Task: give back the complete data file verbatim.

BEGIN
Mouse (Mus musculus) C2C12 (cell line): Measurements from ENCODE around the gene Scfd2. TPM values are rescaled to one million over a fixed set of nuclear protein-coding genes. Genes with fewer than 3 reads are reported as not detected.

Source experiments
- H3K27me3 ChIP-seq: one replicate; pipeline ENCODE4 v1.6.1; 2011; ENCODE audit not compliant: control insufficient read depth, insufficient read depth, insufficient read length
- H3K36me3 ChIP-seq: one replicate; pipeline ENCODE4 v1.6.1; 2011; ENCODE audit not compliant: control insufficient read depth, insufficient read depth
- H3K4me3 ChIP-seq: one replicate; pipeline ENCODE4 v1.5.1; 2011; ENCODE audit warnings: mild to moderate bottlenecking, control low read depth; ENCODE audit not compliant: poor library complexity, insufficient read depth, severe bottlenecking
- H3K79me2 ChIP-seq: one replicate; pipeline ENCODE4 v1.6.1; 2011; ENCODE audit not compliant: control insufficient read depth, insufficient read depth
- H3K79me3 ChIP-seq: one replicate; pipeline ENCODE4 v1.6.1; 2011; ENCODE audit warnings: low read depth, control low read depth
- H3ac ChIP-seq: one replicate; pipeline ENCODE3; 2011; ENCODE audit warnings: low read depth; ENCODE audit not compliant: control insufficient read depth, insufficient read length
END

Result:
Mouse (Mus musculus) C2C12 (cell line): Measurements from ENCODE around the gene Scfd2. TPM values are rescaled to one million over a fixed set of nuclear protein-coding genes. Genes with fewer than 3 reads are reported as not detected.

Source experiments
- H3K27me3 ChIP-seq: one replicate; pipeline ENCODE4 v1.6.1; 2011; ENCODE audit not compliant: control insufficient read depth, insufficient read depth, insufficient read length
- H3K36me3 ChIP-seq: one replicate; pipeline ENCODE4 v1.6.1; 2011; ENCODE audit not compliant: control insufficient read depth, insufficient read depth
- H3K4me3 ChIP-seq: one replicate; pipeline ENCODE4 v1.5.1; 2011; ENCODE audit warnings: mild to moderate bottlenecking, control low read depth; ENCODE audit not compliant: poor library complexity, insufficient read depth, severe bottlenecking
- H3K79me2 ChIP-seq: one replicate; pipeline ENCODE4 v1.6.1; 2011; ENCODE audit not compliant: control insufficient read depth, insufficient read depth
- H3K79me3 ChIP-seq: one replicate; pipeline ENCODE4 v1.6.1; 2011; ENCODE audit warnings: low read depth, control low read depth
- H3ac ChIP-seq: one replicate; pipeline ENCODE3; 2011; ENCODE audit warnings: low read depth; ENCODE audit not compliant: control insufficient read depth, insufficient read length